They pointed out that the current Minister of Trade and Investment, Otunba Adeniyi Adebayo, met with them after the summit in a dinner organised by the programme sponsor, the Department of International Trade of the UK government and promised to provide support and visibility for them.
“But it would’ve been more encouraging to see more support from the president and we look forward to it,” one of them added.
Alok Sharma stated that the UK-African investment summit was an opportunity for the UK to boost international trade post-Brexit—a sign of how important the UK government views strengthening trade links with countries outside Europe. The summit was also aimed at providing the UK with opportunities to make contact with businesses in Africa—a continent whose economic growth, according to the International Monetary Fund (IMF), predicts to be 3.8 per cent this year compared to Europe’s modest 1.7 per cent.
Furthermore, according to a management consulting firm McKinsey, increasing economic opportunities and empowering female workforce could add 12 trillion dollars to the value of global economy by 2025. One hopes Buhari and his government are listening to this important economic forecast and are not instead obsessed with 2023 elections.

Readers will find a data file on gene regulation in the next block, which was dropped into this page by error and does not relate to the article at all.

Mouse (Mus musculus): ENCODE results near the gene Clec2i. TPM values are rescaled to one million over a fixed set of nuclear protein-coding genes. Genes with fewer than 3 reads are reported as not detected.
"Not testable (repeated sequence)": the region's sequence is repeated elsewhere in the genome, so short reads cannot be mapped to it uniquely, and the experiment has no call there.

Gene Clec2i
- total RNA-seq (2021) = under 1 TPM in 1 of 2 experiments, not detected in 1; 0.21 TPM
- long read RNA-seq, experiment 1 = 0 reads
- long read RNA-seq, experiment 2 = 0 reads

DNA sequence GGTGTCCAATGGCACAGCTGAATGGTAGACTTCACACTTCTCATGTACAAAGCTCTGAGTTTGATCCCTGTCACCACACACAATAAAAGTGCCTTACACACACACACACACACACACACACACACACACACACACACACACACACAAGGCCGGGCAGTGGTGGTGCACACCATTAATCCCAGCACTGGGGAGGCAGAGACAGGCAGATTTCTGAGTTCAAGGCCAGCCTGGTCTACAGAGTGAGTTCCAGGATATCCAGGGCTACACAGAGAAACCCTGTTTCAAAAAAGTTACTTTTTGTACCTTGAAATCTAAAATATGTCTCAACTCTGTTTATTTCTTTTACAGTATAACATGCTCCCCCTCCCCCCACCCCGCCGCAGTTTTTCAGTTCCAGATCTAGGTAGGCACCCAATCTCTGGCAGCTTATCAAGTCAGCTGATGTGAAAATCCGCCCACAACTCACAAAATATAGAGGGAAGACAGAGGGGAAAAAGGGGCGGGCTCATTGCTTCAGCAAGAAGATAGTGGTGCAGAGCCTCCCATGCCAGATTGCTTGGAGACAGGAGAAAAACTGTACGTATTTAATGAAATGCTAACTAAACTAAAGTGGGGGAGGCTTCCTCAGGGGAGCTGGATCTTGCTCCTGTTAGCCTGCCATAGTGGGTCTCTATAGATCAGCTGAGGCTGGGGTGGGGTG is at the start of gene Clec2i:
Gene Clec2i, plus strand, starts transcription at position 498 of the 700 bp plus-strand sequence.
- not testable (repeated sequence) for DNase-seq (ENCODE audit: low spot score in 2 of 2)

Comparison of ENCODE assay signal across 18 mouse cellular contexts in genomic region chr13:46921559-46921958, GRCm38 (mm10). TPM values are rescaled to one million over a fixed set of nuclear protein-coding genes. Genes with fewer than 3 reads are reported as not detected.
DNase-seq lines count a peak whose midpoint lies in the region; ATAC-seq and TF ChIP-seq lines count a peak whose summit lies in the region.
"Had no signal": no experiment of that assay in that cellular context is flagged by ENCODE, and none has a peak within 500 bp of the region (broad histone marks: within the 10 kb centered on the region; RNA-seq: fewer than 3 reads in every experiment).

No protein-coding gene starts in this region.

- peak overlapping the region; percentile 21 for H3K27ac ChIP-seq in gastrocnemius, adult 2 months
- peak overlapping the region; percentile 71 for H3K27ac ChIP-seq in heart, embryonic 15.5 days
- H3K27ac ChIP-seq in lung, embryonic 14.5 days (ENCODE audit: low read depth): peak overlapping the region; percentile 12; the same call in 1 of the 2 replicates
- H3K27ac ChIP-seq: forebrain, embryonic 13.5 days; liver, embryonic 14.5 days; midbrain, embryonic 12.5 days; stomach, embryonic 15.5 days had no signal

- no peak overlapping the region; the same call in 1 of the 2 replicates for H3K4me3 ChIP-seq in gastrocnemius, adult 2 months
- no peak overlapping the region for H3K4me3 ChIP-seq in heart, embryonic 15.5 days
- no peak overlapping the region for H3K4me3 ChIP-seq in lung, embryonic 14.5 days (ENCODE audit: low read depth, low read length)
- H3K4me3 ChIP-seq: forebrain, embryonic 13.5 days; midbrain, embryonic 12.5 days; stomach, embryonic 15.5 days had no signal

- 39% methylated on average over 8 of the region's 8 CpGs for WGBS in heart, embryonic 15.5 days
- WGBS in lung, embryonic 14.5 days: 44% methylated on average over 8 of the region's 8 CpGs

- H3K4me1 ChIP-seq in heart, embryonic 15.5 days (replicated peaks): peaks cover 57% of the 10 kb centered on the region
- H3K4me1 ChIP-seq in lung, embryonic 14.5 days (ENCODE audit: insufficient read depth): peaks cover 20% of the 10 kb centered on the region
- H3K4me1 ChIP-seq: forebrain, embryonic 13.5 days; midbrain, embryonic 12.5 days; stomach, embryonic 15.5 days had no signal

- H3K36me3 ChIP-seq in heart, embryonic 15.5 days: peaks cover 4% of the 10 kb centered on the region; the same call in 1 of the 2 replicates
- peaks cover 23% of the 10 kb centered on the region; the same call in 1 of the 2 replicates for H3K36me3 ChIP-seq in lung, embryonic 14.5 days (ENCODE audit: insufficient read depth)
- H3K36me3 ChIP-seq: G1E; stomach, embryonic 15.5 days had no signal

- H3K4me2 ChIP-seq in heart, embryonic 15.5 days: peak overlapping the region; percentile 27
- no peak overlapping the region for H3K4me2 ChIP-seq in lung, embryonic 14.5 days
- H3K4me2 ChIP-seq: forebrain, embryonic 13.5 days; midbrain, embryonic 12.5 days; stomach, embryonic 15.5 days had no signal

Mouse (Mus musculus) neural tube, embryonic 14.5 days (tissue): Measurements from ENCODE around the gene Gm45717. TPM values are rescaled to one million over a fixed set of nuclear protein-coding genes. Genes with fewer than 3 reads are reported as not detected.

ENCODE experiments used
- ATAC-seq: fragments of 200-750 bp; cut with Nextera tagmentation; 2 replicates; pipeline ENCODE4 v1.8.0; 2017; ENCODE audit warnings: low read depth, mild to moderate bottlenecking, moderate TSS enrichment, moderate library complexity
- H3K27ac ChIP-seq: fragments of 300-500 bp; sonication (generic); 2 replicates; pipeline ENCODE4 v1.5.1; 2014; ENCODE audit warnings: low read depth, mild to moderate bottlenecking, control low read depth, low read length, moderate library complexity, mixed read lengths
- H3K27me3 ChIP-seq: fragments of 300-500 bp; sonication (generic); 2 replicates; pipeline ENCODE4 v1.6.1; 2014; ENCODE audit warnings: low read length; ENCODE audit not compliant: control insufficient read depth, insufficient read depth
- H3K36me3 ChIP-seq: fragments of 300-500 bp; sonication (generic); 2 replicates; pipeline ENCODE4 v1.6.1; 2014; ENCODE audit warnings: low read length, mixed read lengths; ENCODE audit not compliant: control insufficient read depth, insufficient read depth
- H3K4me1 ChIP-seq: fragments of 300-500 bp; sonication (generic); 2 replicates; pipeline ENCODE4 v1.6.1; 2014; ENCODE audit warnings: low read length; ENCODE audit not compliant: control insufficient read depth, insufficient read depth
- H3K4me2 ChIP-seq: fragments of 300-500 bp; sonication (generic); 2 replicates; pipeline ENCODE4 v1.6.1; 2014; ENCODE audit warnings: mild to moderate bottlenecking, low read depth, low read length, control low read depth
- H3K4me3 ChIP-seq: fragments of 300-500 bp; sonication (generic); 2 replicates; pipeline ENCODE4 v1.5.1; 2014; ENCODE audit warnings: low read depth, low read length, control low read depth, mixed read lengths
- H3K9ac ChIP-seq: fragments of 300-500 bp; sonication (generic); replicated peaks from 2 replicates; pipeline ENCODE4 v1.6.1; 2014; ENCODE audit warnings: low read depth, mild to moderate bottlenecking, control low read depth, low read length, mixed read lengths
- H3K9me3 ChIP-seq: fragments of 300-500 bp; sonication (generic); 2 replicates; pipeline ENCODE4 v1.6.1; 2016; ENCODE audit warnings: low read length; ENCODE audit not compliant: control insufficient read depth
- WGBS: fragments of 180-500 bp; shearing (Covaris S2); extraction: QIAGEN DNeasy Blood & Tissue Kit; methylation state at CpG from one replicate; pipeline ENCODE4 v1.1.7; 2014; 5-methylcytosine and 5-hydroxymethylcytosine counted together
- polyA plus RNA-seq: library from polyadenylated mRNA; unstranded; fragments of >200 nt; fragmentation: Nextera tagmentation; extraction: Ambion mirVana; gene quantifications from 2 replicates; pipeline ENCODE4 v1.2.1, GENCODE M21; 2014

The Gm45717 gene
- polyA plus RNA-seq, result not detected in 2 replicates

“When women are economically empowered, their whole community benefits,” Sharma said. “Africa’s full potential can only be realised if the energy and ideas of the whole population are unleashed.”
In its official statement on the outcome of the summit, the UK said the deals signed with African countries span various sectors including trade, infrastructure, energy, retail and technology.
This entails significantly uplifting work on women’s economic empowerment, expanding the Work and Opportunities for Women programme across Africa which works with businesses to improve economic opportunities and outcomes for women in their supply chains, and expanding the SheTrades programme by supporting female entrepreneurs to access trading opportunities in Ghana, Nigeria, and Kenya.
It also entails delivering a new Digital Access Programme in Kenya, Nigeria and South Africa to increase connectivity and digital skills of marginalised communities, build cybersecurity capacity and establish Tech Hubs to grow the local digital economy, and empower start-ups with skills needed to expand globally.
One of the women told me that even though they did not formally meet with President Buhari at the summit, it was rewarding; that they had opportunities to network, speak to investors and to prospective clients.
Technology has the potential to transform lives across every sector: healthcare, agriculture, finance, transport, energy, etc. It is crucial for the advancement of any economy and it is vital that Nigerian government keys into the zeal and passion of Nigerian growing entrepreneur ecosystem as many forward-thinking governments are doing—for example, Rwanda, and Kenya—before it is too late. Nigeria might have probably missed out from the 1st, 2nd and 3rd Industrial revolutions. The 4th Industrial Revolution is here. It would be tragic to miss it again.
- Kingsley Alumona is with the Nigerian Tribune